A unique group of schools in the Main South neighborhood, in close partnership with Clark University, is drawing attention for its laser-sharp focus on student needs.
The Innovation Schools neighborhood partnership, the first such cluster in Massachusetts, offers a new approach that allows schools to operate with both more freedom and personalization.
“This is a pre-K-16, cradle-to-college approach,” says Ricci Hall ’97, M.A.Ed. ’98, principal of Claremont Academy. “It speaks not just to academic success but the success of the whole child—social, emotional, and career. This is bigger than the content we can teach them.”
Within close proximity to each other in the Main South neighborhood, Woodland Academy, the Goddard School of Science and Technology, University Park Campus School and Claremont Academy implement promising new ideas and foster the autonomy that is a hallmark for any innovation school. Employing a layered mix of tailored educational approaches, community support, dedicated faculty and staff, and tenacious students with an eye toward success, these schools foster a dream of college education and turn it into a reality.
The principals of all four schools are Clark alumni. In addition to Hall are Daniel St. Louis ’00, M.Ed.’01, principal of University Park Campus School; Patricia Padilla ’95, M.A.Ed. ’99, principal of Woodland Academy; and Yuisa Perez-Chionchio, M.A.T. ’03, principal of Goddard School.
The Innovation Schools collaboration allows local students to take Clark courses and use campus facilities while still in high school. In turn, Clark students work at the schools as teacher interns and volunteers.
Claremont and University Park Campus School, both grades 7-12 schools, strive to qualify all students for college, including Clark, where they can attend tuition-free. UPCS has led the way in Main South for more than a decade, with almost all students qualifying for and attending college for at least two years. Claremont is following a similar path, with all students from the class of 2015 accepted into postsecondary education. Given the challenges many of these students face—financial, language-related, cultural—the numbers are impressive.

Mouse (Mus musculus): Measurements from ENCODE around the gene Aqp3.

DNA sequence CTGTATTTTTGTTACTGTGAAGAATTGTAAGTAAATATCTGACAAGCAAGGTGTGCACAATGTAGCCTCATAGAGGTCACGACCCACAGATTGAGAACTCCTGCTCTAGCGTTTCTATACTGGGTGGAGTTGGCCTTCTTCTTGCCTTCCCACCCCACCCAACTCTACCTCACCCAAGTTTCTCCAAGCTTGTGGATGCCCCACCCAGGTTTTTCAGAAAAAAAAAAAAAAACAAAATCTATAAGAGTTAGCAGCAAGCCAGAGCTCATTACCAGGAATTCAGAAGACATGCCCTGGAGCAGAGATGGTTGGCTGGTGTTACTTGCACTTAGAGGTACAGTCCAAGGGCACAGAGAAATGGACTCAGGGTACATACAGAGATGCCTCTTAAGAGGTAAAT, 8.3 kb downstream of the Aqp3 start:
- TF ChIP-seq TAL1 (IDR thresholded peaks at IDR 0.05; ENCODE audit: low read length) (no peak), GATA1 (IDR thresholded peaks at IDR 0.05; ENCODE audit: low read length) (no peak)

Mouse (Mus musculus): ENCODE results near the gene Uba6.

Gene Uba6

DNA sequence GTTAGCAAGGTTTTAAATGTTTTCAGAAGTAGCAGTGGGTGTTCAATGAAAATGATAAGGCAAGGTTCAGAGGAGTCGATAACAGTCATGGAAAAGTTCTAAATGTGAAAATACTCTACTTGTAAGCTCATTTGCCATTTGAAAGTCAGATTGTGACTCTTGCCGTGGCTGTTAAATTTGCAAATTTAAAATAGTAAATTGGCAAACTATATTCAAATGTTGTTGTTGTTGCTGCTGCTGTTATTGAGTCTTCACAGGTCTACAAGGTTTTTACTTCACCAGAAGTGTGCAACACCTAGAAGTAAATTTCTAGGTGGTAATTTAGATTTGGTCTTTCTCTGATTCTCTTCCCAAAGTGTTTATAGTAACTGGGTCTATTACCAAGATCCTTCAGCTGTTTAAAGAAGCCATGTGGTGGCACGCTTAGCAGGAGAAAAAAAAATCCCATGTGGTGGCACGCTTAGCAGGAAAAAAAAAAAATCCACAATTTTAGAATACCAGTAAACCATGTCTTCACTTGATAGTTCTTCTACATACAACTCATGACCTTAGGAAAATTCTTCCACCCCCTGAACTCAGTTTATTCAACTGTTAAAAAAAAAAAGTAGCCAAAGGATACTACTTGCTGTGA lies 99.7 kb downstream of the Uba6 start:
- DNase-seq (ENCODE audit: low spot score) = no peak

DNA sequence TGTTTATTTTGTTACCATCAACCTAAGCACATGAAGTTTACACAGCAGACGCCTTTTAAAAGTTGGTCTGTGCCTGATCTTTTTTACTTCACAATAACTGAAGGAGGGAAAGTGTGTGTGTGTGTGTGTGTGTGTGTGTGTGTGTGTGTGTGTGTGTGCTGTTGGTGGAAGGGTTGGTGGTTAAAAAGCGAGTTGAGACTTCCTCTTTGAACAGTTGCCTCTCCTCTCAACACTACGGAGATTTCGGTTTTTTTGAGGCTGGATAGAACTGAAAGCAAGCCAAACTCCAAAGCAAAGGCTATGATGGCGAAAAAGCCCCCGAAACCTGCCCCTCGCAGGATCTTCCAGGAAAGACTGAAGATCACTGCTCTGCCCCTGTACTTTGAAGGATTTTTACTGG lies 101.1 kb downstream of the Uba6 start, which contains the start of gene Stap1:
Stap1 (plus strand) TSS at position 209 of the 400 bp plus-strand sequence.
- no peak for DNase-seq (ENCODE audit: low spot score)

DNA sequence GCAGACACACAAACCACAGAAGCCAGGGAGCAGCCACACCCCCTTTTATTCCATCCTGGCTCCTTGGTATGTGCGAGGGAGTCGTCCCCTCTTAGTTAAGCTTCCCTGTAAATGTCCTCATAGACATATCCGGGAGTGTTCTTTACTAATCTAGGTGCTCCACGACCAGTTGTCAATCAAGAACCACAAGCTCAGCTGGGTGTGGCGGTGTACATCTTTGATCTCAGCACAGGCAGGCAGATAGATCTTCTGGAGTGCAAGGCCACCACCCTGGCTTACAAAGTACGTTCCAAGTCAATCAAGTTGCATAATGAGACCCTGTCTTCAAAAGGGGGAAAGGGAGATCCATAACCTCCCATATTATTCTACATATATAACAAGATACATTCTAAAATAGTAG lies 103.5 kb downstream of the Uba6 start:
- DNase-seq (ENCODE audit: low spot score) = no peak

Clark’s long history of educational collaboration with Worcester Public Schools was launched with the 1997 opening of the University Park Campus School, the crown jewel of the University Park Partnership formed in 1995 between Clark and the city of Worcester to foster a vibrant Main South community. A collaboration of Clark and the public school system, the University Park Campus School aims to keep students on a college track with individualized approaches that take into account the students’ societal and cultural realities. When the state introduced legislation in 2010 to provide for innovation schools, the Clark cluster already had begun to form.
“Part of the theory of action for UPCS was that the school could serve as a stabilizing force to keep people in the neighborhood,” says Thomas Del Prete, director of the Adam Institute for Urban Teaching and School Practice at Clark. “Education is a key part of rebuilding the neighborhood, and the Innovation Schools partnership is a key example of how neighborhood schools can work together to create a real educational opportunity for kids who need it.”
St. Louis says the teaching methods employed by innovation schools are not new in the Main South neighborhood. “Schools like us are taking the kids they have in front of them and innovating around those kids,” he says.
St. Louis, who taught at UPCS as a Clark undergrad, says even before receiving the official Innovation Schools designation, University Park had found its groove. “When the legislation came through for us, it codified what we had been developing for a decade or so,” he says.
The students, nearly all who are the first in their families to attend college, find the barrier to higher education isn’t as high as they imagined. By the time junior year rolls around, college seems like a logical step.